A Belgian psychologist and mother to an 18-month-old son, who worked with asylum seekers facing deportation, has been named as the first victim of last week’s terror attack in Stockholm.
Maïlys Dereymaeker, 31, had been waiting for friends on Friday afternoon when failed asylum seeker Rakhmat Akhmat Akilov ploughed a truck into crowds in what is thought to be an Islamic State-inspired terrorist attack.
A keen musician from the small town of Lembeek near Brussels, Belgium, Dereymaeker was the first to be hit by the vehicle and died instantly at the scene, local media reports.
The mother-of-one was “very committed to helping asylum seekers” according to daily newspaper La Dernière Heure. A former psychologist, working in detention centres for Belgium’s Immigration Office, Dereymaeker often helped illegal immigrants like her alleged killer whose asylum claim was rejected in Sweden last year.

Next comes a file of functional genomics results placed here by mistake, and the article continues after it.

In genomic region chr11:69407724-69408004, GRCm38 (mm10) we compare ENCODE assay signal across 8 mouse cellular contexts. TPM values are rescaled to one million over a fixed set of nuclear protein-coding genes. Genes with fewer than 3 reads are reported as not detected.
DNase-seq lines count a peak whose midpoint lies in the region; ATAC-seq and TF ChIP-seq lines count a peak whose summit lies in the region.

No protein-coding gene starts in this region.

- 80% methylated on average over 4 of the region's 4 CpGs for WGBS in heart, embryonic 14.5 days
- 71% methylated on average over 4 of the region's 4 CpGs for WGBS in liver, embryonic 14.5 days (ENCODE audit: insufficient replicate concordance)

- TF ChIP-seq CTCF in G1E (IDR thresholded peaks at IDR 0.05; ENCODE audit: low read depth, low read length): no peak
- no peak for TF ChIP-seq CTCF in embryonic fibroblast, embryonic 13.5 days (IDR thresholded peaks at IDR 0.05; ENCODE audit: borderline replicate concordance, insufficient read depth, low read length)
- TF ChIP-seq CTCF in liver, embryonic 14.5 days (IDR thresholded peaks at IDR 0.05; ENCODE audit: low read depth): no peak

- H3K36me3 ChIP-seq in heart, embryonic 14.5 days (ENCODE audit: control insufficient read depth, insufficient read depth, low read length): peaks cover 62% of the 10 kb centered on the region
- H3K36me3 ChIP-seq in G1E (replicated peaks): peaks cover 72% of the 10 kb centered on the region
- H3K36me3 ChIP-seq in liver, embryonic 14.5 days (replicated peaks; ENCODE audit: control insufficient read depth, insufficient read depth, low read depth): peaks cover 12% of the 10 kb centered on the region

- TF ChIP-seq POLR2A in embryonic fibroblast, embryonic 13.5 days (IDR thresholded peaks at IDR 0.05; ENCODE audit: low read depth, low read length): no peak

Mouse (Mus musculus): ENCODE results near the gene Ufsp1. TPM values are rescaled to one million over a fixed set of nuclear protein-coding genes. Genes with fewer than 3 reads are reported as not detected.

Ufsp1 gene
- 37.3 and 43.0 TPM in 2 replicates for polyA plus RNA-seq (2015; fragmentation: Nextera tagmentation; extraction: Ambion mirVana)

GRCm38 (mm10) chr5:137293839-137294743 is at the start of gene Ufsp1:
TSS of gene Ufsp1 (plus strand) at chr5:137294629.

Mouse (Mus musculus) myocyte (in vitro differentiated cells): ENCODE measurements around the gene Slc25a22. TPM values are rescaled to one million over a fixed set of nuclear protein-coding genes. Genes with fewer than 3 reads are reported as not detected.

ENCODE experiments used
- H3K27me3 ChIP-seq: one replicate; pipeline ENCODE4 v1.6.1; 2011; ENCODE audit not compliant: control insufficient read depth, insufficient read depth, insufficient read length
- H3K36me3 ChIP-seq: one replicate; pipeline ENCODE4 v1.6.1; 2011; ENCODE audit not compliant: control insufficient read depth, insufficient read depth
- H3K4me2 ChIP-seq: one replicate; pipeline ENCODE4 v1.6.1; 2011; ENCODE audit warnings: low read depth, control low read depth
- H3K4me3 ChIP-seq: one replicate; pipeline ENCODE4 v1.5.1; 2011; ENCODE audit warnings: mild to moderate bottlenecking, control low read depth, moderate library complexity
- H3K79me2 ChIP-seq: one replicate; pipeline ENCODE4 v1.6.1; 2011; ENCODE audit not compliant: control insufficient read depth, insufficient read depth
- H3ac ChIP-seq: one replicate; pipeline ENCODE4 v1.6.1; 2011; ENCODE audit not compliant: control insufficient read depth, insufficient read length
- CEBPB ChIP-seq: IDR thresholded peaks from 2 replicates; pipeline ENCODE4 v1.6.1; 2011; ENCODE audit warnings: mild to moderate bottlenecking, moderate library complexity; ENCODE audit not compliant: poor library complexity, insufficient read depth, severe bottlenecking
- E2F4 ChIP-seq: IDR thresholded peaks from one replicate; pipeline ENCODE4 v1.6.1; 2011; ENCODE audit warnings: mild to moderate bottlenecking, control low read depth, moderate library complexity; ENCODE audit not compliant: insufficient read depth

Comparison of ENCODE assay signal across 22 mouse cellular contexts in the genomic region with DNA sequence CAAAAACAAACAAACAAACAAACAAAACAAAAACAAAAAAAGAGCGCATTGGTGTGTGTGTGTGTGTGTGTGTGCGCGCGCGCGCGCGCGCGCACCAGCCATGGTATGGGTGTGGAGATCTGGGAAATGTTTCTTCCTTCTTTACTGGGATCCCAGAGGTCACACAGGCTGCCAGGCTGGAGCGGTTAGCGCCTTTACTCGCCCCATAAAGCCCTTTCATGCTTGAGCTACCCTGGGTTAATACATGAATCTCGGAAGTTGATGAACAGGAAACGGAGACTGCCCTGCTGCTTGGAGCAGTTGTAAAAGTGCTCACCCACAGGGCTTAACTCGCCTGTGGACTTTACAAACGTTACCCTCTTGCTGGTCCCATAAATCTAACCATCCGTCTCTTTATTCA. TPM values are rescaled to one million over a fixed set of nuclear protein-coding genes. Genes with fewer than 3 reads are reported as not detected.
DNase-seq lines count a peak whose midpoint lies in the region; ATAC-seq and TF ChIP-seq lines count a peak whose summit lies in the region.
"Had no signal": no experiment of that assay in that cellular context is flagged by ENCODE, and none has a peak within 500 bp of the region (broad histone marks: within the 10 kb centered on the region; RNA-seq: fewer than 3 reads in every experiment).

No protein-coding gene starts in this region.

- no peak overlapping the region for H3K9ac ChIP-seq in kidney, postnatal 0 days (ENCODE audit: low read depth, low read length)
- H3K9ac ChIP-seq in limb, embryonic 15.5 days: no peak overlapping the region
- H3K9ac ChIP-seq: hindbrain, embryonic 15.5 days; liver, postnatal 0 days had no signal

Belgium’s Het Nieuwsblad reports that Dereymaeker was “always seeking meetings” with illegal migrants in detention, stating a desire to understand them better and to “build bridges”.
“It’s difficult for me to talk about her death,” a friend told local media. “She played the flute and taught music to children.”
Members of the orchestra were distraught at the news of her death, describing the 31-year-old as “really positive about life” and telling media that she was “always smiling”.
Police chief Erik Nord called for Sweden to deport migrants who vocalise support for “violent extremism” when it emerged that the perpetrator of the deadly truck attack had posted Islamic State propaganda on Facebook and ‘liked’ pictures of casualties after the terrorist attack on the Boston Marathon in 2013.
But Justice Minister Morgan Johansson slapped down the suggestion and demanded the police chief “explain himself”.
Defending the right of extremists to stay in Sweden, the Social Democratic party politician pointed to the nation’s “freedom of speech”, but added that this doesn’t include “hate speech”.
Johansson also warned that migrants could risk “persecution” in their homelands, if they were deported.